Late Binding - Myths and Reality
Written by Mike James   
Tuesday, 30 September 2014
Article Index
Late Binding - Myths and Reality
Real late binding

Late binding in .NET – the accepted wisdom is that it’s complicated, advanced and VB does it better than C#. We explain that it’s easy and C# and VB are equally good at it and illuminate what is going on in other languages.




The concepts of late and early binding can be confusing, mainly because they aren’t really as different as they might first seem.

There is also a general belief that late binding in C# is sophisticated but hard work and in VB .NET less sophisticated but much easier.

There is a sense in which late binding is really isn’t any different from early binding – you could say it’s more about the state of mind of the programmer, but it’s high time to look in more detail at how it all works.

What is late about late binding?

When you work with a strongly typed language then early binding is the norm – indeed it might even be the only type of binding allowed.

The basic idea is that you declare the type of every variable you use within the code and this allows the compiler to check what you are writing for correctness. It can also allow the IDE to provide help by listing the methods and properties that you can use as in the Intellisense feature of Visual Studio.

Where early binding starts to show its limitations is when you need to write some code that deals with a range of data types.

If at this point you are thinking “generics” then yes but it’s still, in concept, early bound. If you express an algorithm as generic code all that happens is that early binding is deferred until you specify, at design time, the types to be used with the template. That is when you actually use a generic you have to specify the type it is working with at design time.

Late binding implies that the type of an object isn’t known until run time and this goes well beyond generic templates.

To clarify what is going on It is useful to change from thinking about variables or instantiated classes to “pointers” or more properly references to instances. The reason is that if you think about variables it is easy to conclude that you need to know the type of an object when the variable is declared because otherwise how would the system know what memory to allocate to store the object.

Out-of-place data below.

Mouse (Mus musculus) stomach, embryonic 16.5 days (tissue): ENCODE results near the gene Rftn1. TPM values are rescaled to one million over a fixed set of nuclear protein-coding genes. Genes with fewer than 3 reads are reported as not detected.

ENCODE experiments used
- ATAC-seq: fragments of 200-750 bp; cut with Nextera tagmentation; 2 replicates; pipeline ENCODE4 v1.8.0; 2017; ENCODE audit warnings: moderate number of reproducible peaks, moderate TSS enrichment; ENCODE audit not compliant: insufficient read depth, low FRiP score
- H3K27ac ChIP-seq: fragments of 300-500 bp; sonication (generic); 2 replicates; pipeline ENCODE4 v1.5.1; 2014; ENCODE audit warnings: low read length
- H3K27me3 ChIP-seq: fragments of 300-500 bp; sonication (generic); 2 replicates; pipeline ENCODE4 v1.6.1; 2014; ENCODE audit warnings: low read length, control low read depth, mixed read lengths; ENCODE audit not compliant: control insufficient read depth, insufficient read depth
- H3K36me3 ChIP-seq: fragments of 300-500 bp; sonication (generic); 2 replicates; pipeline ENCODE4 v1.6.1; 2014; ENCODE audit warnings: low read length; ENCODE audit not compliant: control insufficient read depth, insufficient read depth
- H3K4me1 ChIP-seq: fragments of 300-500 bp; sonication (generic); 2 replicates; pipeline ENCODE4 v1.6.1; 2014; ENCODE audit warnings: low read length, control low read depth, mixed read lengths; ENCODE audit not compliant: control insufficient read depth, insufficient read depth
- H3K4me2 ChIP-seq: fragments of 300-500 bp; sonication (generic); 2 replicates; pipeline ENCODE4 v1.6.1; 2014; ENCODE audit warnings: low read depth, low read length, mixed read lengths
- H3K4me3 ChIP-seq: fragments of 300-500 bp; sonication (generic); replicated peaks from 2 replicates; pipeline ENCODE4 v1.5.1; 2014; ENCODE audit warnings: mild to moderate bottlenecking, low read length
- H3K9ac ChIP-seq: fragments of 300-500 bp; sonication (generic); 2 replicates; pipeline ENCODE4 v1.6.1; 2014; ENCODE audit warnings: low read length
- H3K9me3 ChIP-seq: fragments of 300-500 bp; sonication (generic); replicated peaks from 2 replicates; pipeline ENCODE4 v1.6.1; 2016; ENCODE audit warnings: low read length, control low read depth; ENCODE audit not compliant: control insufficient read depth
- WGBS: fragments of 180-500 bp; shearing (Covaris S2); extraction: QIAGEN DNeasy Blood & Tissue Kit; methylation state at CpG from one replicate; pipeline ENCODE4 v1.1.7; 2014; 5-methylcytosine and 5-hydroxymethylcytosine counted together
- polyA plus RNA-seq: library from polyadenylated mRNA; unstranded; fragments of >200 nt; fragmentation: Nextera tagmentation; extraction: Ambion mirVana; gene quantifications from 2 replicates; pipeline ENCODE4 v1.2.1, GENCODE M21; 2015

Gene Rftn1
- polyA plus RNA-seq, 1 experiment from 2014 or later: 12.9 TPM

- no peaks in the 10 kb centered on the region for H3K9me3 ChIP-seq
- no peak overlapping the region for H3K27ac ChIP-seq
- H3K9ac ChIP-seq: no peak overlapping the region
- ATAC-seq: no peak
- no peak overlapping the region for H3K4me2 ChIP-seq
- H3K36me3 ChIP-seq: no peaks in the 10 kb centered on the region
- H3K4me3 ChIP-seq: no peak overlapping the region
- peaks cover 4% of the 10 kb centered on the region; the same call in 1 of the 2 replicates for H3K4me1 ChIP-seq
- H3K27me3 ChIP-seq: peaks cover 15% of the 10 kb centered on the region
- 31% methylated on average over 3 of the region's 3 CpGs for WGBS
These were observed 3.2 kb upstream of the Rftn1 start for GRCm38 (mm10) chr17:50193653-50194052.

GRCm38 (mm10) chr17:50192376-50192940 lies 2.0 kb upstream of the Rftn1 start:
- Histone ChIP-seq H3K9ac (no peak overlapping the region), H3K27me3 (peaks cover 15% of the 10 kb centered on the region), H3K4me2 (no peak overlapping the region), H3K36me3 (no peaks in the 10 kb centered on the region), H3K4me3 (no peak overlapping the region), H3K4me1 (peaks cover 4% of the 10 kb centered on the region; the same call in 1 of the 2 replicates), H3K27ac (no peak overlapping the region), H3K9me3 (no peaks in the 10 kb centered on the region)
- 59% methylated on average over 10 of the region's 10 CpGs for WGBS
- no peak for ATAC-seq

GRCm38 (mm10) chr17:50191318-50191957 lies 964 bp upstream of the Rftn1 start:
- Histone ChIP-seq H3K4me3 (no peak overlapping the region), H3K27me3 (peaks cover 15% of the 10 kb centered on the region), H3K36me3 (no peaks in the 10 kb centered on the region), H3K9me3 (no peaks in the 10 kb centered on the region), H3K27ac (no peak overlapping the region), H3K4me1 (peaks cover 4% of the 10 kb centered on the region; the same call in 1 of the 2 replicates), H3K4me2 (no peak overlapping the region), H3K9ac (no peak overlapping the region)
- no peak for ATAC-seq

However if  you have a pointer or a reference to an object the system doesn't need to know what it is referencing for practical purposes because a reference is a reference no matter what it references. 

References have to be typed not for any practical implementation reason but because a decision has been made to enforce early binding.

This means that it is perfectly possible to have a pointer or reference to an instance of an unknown type – unknown that is at design time. To make use of the unknown type you have to discover its type at run time using some sort of dynamic type information.

In .NET this dynamic type information is supplied by the “reflection” classes. In fact the reflection classes provide facilities that go beyond simple late binding to allow you to create types and instances dynamically.

So the key idea in late binding is the use of a reference to an object whose type is only determined dynamically at run time.

But wait!

In reality all objects are managed using references, even if they are early bound, so the only real difference is the programmer’s ignorance and hence compiler's ignorance of the type at design time.

This is a key observation – if the programmer knows the type then it’s early binding; if the programmer doesn’t know the type it’s late binding.

Let’s see what happens if we pursue this idea.

Late binding in action

So much for theory; it’s time for an example, and examples are always better the simpler they are. In the real world late binding usually occurs in some messy, complicated, way that obscures what is happening. 

Let’s start with C#.

In this case we need a class with a single method to try things out:

class Class1{
 public int Method1(string text) {
  return text.Length;

Now we are going to create and use an instance of the class but we are going to "pretend" not to know its type.

As we don’t know its type we need an object variable to refer to the instance:

object late;
late = new Class1();

Clearly in this example the programmer does know the type of the instance stored in late at design time!

This is even more obvious when you write the instantiation as:

object late=new Class1();

The compiler also knows the type of  “late” at design time but C# it does its best to ignore this - i.e. it doesn't apply any type inference.